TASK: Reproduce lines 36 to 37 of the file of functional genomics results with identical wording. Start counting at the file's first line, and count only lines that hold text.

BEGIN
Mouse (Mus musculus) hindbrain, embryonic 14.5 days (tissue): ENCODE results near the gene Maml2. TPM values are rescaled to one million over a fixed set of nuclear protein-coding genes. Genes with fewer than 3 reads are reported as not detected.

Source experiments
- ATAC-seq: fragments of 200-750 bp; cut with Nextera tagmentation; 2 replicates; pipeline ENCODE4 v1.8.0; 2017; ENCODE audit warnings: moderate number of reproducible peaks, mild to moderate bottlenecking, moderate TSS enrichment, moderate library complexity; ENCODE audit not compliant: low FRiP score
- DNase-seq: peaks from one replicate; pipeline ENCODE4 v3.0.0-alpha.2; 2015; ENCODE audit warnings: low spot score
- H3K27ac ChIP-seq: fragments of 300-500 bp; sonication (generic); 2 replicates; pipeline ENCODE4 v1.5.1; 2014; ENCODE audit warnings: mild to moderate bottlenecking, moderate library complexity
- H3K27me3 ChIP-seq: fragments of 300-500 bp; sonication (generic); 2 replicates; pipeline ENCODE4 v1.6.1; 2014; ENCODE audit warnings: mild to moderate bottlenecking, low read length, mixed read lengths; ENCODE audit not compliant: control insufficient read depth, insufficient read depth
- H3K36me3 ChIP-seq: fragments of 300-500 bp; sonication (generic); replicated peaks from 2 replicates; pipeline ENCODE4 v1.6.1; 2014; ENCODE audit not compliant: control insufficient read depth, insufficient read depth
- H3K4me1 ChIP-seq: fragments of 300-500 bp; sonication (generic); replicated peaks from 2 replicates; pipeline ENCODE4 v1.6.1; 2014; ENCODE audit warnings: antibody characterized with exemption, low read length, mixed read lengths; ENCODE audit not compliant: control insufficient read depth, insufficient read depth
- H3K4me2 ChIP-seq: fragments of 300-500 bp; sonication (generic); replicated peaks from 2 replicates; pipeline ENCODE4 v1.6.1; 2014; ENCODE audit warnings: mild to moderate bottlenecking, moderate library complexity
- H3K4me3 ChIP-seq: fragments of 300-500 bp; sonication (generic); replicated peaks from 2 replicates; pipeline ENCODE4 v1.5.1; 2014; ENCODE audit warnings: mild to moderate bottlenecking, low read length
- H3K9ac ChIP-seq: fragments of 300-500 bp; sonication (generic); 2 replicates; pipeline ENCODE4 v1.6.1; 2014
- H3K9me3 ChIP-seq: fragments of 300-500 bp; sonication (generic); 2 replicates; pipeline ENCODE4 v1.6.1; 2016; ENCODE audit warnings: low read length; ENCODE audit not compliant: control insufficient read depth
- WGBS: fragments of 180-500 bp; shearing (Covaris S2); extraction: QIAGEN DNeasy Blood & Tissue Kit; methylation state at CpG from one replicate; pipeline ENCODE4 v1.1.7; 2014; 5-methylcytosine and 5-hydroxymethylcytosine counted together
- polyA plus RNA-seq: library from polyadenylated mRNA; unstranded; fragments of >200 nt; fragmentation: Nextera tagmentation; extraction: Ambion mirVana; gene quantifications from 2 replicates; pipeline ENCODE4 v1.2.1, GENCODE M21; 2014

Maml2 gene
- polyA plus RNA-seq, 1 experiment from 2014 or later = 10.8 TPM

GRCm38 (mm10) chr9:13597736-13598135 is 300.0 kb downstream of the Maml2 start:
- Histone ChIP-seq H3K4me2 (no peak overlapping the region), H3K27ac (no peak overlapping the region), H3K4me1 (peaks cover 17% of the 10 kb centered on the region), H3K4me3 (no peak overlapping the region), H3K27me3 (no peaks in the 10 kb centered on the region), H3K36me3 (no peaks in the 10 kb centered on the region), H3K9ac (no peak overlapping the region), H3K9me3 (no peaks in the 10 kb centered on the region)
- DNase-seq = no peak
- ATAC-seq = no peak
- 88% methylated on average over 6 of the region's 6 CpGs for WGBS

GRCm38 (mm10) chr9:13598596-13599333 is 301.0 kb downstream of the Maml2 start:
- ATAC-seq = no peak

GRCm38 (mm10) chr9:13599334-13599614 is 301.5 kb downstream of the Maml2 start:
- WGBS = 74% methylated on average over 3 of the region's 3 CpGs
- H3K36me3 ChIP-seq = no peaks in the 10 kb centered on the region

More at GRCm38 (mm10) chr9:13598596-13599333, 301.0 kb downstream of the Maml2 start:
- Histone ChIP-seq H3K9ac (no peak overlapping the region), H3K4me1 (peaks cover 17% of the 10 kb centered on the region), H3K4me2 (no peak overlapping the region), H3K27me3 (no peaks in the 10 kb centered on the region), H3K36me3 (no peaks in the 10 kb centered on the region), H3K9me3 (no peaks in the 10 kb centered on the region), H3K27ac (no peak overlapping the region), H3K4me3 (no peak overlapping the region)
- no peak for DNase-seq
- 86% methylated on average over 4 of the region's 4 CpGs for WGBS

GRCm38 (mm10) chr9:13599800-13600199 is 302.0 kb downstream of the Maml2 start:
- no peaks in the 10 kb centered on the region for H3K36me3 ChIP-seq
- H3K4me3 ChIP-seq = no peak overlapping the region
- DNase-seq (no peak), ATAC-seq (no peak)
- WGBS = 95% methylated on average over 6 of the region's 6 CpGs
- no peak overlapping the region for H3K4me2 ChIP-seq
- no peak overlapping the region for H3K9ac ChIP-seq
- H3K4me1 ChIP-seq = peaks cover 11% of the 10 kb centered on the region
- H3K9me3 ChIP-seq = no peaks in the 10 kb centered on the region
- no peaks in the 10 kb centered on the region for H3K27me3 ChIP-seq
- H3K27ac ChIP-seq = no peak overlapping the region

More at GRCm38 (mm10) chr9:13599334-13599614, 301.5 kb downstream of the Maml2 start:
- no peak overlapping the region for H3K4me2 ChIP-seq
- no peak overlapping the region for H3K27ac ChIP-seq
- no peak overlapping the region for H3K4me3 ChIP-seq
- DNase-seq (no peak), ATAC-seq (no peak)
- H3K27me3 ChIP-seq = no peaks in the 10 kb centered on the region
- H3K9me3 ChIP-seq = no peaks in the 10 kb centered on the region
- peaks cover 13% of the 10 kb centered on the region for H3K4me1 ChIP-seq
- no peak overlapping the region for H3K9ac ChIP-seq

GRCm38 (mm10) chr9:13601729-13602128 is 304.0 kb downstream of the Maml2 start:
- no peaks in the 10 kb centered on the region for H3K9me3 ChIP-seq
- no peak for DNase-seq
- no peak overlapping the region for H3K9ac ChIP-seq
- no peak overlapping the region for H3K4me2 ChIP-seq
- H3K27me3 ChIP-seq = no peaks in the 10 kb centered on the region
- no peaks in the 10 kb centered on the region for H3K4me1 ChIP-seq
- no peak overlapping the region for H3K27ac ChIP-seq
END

- no peak overlapping the region for H3K4me2 ChIP-seq
- no peak overlapping the region for H3K9ac ChIP-seq